-P- The Pirates have computer simulations of their new Dominican academy. I don't have a lot of specific knowledge about what other teams' academies are like, but this one looks cool, and it sounds like it's going to be an enormous improvement over the awful one they have now:
The current one has a single batting cage with an uneven mound and weeds surrounding it, cement floors in a tiny clubhouse and a single field. There is no headquarters building, no exercise room, and all residences are in another part of town.
It's obviously very early, but it sounds like Bob Nutting, Frank Coonelly and the Pirates really are taking this problem seriously.
-P- The Cards have signed catcher Yadier Molina to a four-year, $15.5 million deal with an option for 2012. The deal potentially buys out two of Molina's free agent years. I think I like this deal for the Cardinals. Yes, Molina's only one year removed from a .595 OPS, but he's only 25, and he showed real progress in 2007, improving his walk rate enough that he's likely to continue to be an asset as long as he hits .260 or so and continues to play outstanding defense. The Cards' only real catching prospect is Bryan Anderson, who could potentially platoon when he's ready, so this deal doesn't really get in anyone's way. Normally, I'd say that Molina is the sort of player who should be taken to arbitration rather than signed long-term, but starting catchers aren't easy to come by.
-P- The White Sox have signed Octavio Dotel to a two-year, $11 million deal. Dotel is 34 and he's not nearly as good as he was when he and Billy Wagner were dominating the late innings for the Astros. And more importantly, I have no idea what planet Kenny Williams' head is on. His big moves this offseason have been to deal Jon Garland for Orlando Cabrera, trade his entire farm system for Nick Swisher, and drop $30 million on a pair of aging relievers (Dotel and Scott Linebrink). If the Sox were in the NL Central, Williams' plan to sneak into the playoffs by crapping all over the Sox' future might just work, but they aren't. They're in one of the best divisions in baseball, and the Sox won 72 games last year - signing Alex Rodriguez wouldn't have gotten them into the playoffs. Acquiring Dotel isn't the worst move that's been made this offseason, but it doesn't make any sense, and it's not going to make the Sox better in 2009.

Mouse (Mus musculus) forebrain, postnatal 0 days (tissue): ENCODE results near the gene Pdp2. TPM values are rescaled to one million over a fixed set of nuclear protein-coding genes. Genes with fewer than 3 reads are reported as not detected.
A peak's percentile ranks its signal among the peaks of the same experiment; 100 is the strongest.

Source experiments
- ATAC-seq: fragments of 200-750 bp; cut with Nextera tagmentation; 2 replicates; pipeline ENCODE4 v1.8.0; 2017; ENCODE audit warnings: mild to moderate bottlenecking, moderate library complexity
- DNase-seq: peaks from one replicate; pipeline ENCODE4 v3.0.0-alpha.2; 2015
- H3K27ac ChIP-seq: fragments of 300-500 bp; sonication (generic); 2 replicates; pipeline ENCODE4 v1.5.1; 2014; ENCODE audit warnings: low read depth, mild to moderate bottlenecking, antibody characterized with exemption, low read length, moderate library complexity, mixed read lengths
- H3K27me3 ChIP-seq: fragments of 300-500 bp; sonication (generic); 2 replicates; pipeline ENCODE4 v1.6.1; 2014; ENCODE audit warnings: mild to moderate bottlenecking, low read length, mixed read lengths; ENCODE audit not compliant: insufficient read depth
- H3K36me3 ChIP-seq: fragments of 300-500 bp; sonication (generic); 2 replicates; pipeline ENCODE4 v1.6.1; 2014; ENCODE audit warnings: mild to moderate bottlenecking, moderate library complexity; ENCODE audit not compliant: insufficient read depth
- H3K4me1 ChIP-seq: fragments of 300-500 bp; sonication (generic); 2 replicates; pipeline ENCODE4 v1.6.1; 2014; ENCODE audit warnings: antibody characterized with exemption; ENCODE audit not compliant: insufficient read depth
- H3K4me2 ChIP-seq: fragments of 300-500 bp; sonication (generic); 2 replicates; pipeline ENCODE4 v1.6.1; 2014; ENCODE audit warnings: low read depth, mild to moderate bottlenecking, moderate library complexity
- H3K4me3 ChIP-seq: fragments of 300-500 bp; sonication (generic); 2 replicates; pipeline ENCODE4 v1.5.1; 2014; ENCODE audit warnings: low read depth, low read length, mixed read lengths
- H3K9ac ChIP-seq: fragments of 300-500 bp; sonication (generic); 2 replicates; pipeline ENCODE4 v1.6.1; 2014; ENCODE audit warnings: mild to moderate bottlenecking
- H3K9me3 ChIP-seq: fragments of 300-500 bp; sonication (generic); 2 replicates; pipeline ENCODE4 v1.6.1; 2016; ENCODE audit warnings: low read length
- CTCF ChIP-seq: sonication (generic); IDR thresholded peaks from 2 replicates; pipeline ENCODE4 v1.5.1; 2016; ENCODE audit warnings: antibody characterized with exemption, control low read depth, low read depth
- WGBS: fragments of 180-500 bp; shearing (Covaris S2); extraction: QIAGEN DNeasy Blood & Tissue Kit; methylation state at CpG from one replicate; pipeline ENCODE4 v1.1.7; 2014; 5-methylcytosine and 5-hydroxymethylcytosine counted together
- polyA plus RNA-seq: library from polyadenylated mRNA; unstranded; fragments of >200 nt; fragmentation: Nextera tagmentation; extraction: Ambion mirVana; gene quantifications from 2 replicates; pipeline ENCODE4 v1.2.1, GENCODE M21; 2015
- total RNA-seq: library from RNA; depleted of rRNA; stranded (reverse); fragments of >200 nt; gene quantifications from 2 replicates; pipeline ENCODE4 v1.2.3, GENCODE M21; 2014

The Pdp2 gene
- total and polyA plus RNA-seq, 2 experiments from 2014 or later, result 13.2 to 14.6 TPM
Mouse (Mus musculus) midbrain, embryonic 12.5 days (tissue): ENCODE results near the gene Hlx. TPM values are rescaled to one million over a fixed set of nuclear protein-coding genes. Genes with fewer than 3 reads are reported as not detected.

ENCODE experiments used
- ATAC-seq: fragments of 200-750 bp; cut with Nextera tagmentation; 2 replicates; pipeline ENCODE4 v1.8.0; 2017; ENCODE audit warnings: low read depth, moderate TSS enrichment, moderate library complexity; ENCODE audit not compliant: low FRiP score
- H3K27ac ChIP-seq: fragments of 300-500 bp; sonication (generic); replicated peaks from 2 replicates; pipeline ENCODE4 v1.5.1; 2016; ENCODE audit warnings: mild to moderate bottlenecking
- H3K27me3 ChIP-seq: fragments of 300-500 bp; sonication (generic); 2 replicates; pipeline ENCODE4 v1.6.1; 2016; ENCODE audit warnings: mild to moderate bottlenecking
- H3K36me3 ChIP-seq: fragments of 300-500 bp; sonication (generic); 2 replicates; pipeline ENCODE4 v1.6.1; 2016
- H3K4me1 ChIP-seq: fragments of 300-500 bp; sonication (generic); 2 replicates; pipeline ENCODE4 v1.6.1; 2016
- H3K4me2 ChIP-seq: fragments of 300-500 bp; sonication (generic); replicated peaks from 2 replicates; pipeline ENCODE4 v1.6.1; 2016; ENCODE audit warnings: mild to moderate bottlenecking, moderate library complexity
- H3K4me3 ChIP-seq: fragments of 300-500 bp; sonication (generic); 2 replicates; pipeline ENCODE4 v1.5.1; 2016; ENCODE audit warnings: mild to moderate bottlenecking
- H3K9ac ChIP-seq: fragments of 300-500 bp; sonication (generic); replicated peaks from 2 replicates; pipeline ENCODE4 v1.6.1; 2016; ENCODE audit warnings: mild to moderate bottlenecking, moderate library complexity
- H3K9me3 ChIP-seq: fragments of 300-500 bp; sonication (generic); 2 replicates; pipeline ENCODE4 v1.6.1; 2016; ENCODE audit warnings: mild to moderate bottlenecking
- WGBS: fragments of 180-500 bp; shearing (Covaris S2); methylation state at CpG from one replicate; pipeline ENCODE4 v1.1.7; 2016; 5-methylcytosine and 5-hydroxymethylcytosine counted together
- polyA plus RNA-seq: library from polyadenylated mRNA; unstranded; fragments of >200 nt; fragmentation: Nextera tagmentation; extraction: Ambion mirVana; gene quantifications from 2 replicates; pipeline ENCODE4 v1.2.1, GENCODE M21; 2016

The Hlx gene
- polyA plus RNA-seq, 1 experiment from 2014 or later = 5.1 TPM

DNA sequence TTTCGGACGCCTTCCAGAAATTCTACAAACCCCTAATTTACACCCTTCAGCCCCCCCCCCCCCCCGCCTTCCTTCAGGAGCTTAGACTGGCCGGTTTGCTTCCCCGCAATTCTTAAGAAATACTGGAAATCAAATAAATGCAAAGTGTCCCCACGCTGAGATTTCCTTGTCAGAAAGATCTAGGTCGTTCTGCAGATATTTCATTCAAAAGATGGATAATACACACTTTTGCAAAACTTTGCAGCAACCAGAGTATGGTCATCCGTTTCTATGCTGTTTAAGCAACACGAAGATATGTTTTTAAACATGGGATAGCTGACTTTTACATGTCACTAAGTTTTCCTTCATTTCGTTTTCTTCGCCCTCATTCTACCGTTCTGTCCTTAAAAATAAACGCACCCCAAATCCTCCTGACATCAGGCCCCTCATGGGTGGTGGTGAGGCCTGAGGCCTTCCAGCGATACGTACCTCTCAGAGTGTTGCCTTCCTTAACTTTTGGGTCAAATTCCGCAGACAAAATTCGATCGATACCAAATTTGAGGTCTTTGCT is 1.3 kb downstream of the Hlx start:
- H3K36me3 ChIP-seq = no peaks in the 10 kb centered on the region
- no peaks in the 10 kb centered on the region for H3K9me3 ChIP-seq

UPDATE: It occurs to me that the "crapping all over the Sox' future" might be a little unfair. Christina Kahrl has argued very passionately (subscription only) that acquiring Swisher was a future-oriented move for the Sox, but I don't agree. The Sox gave up a high-upside arm in Faustino de los Santos and another good one in Gio Gonzalez for Swisher. While Swisher is signed to a very favorable contract, I don't see his skill set - lots of strikeouts, lots of walks, low batting average, power - as one that's likely to age all that well, particularly in a few years when Swisher slows down and has to move to first or DH. If he hits .255, he's an asset, but if he dips to .235, he's a problem. And in the meantime, if the Sox don't have anything in their farm system, how are they going to contend against the Indians or Tigers before 2011 or so?
-P- Speaking of 72-win teams, Dayn Perry sees the Reds as a team that could surprise people this year, and I have to say that, in spite of Wayne Krivsky's moronic general managing, I agree. There's a lot of upside in the rotation and in the lineup, and I could easily see a scenario in which Homer Bailey, Edinson Volquez, Joey Votto, Jay Bruce and Edwin Encarnacion all have good years and the Reds suddenly wind up at the top of the standings. I don't think it will happen, but the Reds will definitely be worth watching this year.